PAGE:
In the ER they do all the same bloodwork and tests. This is named coma #2. There is nothing they can find. They again ask Dean and I who has access to her gtube besides us. Since she hasnt been in school there is nobody. We make it clear we will not bring her home again until we know whats going on

11/10 observation and tests. She is getting perky.

11/12 she is the life of the party. More questions, along with a list of drugs that would not show up on a toxicology of blood or urine. Do we have any of those in the house? Do Dean or I have prescriptions for any of them? We are asked again and again.

11/13 we start the feeds back up. I insist she is fed the same formula she gets at home so her reaction can be observed. I refuse to do the feeds myself or to do anything with her cares. I won't even go near the beds during feeds. This needs to be all them.

Evening of 11/13 I bring Axel up to the hospital. Angela's hands and arms are trembling. She has feed #2 while we are there.

11/14 she has her morning feed. Dean goes to visit at the hospital. She seems "fine" but I call and insist she get out of bed and walk around. Oh, surprise she can barely stand without support because her legs are too shaky. Dr is seeing the pattern with feeds. 11:00 am she calls me. I told her with the next feed Angela will start to get drowsy. They stop her feeds, contact metabolic specialist who orders an ammonia level. Normal is under 15-45 Angela is at 221. Suddenly there is urgency.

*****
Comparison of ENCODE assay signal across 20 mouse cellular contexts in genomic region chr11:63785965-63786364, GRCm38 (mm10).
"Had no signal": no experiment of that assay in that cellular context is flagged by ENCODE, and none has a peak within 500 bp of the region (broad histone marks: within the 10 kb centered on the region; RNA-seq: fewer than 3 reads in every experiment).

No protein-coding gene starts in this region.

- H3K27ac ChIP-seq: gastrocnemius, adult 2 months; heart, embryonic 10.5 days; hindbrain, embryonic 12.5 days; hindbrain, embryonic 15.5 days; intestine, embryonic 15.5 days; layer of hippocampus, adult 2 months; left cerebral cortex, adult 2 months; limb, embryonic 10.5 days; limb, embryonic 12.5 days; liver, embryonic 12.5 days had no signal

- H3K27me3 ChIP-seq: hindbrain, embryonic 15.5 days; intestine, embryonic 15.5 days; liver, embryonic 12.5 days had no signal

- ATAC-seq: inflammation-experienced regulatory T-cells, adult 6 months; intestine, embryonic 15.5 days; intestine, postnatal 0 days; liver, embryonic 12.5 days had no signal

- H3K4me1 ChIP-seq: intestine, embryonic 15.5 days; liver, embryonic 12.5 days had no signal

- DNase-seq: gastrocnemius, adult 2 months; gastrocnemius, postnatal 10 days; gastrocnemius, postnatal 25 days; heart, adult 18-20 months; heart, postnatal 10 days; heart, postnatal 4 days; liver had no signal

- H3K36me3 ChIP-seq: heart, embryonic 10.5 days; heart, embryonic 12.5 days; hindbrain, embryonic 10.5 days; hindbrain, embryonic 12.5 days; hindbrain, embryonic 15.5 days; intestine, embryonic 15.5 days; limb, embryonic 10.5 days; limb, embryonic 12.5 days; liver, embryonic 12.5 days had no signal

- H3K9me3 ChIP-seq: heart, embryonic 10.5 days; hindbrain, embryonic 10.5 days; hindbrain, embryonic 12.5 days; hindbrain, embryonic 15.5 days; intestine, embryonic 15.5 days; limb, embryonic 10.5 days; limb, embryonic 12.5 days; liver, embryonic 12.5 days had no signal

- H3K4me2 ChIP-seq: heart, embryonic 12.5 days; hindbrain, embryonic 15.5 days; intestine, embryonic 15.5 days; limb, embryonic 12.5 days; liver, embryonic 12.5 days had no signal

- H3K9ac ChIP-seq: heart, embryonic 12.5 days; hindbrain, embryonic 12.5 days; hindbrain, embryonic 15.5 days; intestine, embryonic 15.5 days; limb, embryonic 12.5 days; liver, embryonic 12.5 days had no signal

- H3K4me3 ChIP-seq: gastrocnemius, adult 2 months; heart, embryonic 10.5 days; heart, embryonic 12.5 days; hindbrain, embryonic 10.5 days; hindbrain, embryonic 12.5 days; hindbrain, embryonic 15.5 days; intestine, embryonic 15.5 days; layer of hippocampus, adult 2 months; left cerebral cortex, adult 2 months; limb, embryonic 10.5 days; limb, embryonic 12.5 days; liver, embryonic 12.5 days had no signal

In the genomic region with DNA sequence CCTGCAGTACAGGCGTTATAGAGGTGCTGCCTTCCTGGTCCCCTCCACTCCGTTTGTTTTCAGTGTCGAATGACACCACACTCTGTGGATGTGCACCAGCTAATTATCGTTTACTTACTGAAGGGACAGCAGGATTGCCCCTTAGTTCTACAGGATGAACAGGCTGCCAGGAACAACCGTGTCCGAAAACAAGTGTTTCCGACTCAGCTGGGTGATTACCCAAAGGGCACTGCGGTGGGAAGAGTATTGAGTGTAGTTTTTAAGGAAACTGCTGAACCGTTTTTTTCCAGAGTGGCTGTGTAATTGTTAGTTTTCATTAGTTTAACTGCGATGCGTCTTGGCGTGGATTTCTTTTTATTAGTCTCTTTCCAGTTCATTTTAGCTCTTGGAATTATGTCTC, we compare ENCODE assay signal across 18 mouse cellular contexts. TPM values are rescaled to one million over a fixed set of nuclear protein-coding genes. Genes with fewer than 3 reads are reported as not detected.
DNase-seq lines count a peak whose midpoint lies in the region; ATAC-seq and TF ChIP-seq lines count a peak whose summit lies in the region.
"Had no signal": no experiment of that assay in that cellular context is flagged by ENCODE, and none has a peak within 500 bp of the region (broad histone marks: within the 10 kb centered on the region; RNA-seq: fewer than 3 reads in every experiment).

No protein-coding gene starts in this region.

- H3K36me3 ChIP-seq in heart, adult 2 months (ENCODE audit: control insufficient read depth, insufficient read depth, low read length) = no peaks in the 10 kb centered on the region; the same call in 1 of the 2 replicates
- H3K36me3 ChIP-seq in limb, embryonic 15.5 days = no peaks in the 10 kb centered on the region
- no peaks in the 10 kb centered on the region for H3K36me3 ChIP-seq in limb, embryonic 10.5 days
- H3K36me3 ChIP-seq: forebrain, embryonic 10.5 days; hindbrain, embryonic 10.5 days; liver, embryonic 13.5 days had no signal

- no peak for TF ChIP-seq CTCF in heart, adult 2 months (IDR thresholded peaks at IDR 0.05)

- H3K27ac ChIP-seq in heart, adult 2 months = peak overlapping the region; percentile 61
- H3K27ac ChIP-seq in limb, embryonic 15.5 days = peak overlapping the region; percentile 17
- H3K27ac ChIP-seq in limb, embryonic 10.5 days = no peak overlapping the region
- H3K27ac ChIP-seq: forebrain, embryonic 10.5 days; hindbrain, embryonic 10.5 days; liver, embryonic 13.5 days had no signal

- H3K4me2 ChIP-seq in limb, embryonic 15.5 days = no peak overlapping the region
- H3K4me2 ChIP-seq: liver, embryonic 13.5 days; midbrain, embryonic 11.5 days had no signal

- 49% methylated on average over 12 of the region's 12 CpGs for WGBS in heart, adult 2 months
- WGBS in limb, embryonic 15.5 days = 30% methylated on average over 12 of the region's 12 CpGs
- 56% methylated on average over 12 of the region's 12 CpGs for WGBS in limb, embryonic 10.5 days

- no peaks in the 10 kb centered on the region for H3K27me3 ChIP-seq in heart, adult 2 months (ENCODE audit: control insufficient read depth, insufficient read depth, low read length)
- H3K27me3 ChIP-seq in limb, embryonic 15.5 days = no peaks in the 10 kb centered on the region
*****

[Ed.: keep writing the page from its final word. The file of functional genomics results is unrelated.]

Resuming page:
Genetic testing is ordered to test for the x-linked enzyme OTC Deficiency. It is a rare and deadly disorder. She cannot process protein. This amazing formula has given her more protein than she's had in her entire life.

A special rescue drug - Ammunol - is ordered. There are only 6 doses in the entire 5 state region. Coat is $100,000 per dose. One is flown up from Mayo clinic. 11:00pm Angela has a picc line out in. The nurses are all in a tizzy because this hospital has never administered this drug! 12:00 am she is moved to the PICU. This drug requires her blood sugar be tested every 30-60 minutes. Insulin is kept on hand. She needs lipids, dextrose, fluids..everything all at once.

The drug arrives. It should be encased on gold the way everyone is acting
 The nurses and doctors meet outside Angela's room. They go over all the side effects to watch for, when to declare emergency response, blood glucose every 30 minutes, ammonia level every hour, insulin as needed for high sugar levels, watch for burning of tissue because drug is caustic, patient will complain of burning throughout duration because it burns inside. It is a 24 hour continuous drip. 48 finger sticks, 24 ammonia draws, 1.5 liters of fluids per hour. Watch for coma. The drug was started at 2:00am Sunday morning.






2 comments:

eliz said...

we are praying. I hope the "burn" is not worse than a bad potassium drip. ( my drips have made me want to rip my IVs out) That sounds so painful. :o(
((((HUGS))))

Wheelchair said...

Hey, very nice site. I came across this on Google, and I am stoked that I did. I will definitely be coming back here more often. Wish I could add to the conversation and bring a bit more to the table, but am just taking in as much info as I can at the moment. Thanks for sharing.
KP 10.3 Power Wheelchair